This was our story!
But we learned that with the right skills you can turn a marriage with conflicts into a relationship with a deeper connection!
That’s because conflict is a sign that something new wants to emerge in your relationship.
Something that will bring healing, wholeness and deeper connection.
And sometimes that sign shows up as early as the honeymoon!
That’s what happened to me – and my wife Sandy!
Recently someone said, “Chuck, your posts are pretty good, but have all these insights worked for you in your own marriage?”
Wow! Did you have to go there?
I admit it’s always easier to talk about something than to do it.
So can I just brush this question under the rug? As my readers, you’ll never know. 🙂
Except that I just told you!
Maybe this is an opportunity.
An opportunity to go where I wouldn’t go otherwise. And open up and share some things I wouldn’t otherwise.
Ok, let’s do this!
For years, Sandy and I have been on a journey in our own marriage.
That journey is from an unconscious and reactive relationship to a conscious and connected relationship.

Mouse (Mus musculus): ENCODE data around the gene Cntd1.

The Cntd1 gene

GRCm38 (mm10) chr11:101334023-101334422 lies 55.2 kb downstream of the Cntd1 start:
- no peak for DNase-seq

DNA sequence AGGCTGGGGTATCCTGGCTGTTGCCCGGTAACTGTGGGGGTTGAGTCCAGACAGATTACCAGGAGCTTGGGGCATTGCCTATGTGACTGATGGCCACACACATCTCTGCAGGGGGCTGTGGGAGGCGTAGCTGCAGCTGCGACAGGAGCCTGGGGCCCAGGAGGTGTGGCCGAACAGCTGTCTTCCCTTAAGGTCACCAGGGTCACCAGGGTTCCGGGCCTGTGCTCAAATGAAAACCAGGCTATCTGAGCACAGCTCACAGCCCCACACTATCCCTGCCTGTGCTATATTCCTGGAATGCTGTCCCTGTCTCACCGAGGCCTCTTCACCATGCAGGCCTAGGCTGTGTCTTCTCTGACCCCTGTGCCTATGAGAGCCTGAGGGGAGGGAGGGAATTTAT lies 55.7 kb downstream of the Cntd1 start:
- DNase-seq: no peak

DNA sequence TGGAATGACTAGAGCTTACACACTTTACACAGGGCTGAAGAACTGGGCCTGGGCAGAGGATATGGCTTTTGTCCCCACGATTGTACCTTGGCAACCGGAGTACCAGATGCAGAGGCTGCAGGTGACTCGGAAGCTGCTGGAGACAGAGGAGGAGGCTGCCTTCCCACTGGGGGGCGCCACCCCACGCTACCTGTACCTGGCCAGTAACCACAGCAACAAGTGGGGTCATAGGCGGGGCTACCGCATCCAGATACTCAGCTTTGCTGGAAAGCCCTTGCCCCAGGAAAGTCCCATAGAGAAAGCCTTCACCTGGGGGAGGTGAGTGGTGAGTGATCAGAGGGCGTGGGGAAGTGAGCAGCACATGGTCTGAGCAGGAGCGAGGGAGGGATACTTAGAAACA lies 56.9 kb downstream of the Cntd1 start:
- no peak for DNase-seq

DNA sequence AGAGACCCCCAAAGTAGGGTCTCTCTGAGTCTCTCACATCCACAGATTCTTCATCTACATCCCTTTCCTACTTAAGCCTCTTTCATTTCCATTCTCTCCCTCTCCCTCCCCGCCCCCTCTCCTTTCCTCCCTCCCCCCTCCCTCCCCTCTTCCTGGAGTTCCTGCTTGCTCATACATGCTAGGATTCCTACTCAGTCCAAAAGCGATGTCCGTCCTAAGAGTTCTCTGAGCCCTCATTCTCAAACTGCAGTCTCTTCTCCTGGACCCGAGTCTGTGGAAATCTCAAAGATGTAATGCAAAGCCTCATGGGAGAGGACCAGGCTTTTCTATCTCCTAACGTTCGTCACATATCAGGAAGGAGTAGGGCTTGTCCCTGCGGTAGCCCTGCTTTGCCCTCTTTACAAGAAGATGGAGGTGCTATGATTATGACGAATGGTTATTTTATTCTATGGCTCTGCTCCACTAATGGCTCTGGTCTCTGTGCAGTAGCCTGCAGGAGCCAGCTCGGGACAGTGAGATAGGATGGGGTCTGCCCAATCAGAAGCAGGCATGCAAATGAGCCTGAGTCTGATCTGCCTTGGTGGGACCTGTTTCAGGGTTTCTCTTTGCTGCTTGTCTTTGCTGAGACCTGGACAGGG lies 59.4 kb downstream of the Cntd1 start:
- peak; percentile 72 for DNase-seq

For us this means…
– Moving from blaming and defensiveness to empathy and connection.
– Realizing that behind every criticism is a desire not expressed.
– Realizing behind every angry outburst is a desire being expressed but not heard because of the way it’s delivered.
– Realizing that behind every withdrawal from conflict is a fear of being controlled or smothered.
We are still working on it, moving from the Romantic Stage – through the Power Struggle Stage – into the Mature Love Stage and World Impact Stage.
The Romantic Stage
It all began with two people madly in love – Chuck and Sandy.
I’ll save you the sappy details but we were IN LOVE.
I took her to Ernie’s in San Francisco for dinner.
Then to the “Top of the Mark”, Mark Hopkins Hotel for drinks.
And while looking out over that beautiful city, I asked her to be my wife.
She said “yes”! And I was the luckiest guy on the planet.
The Power Struggle
Most couples see signs of the Power Struggle anywhere from two months to two years after the wedding vows.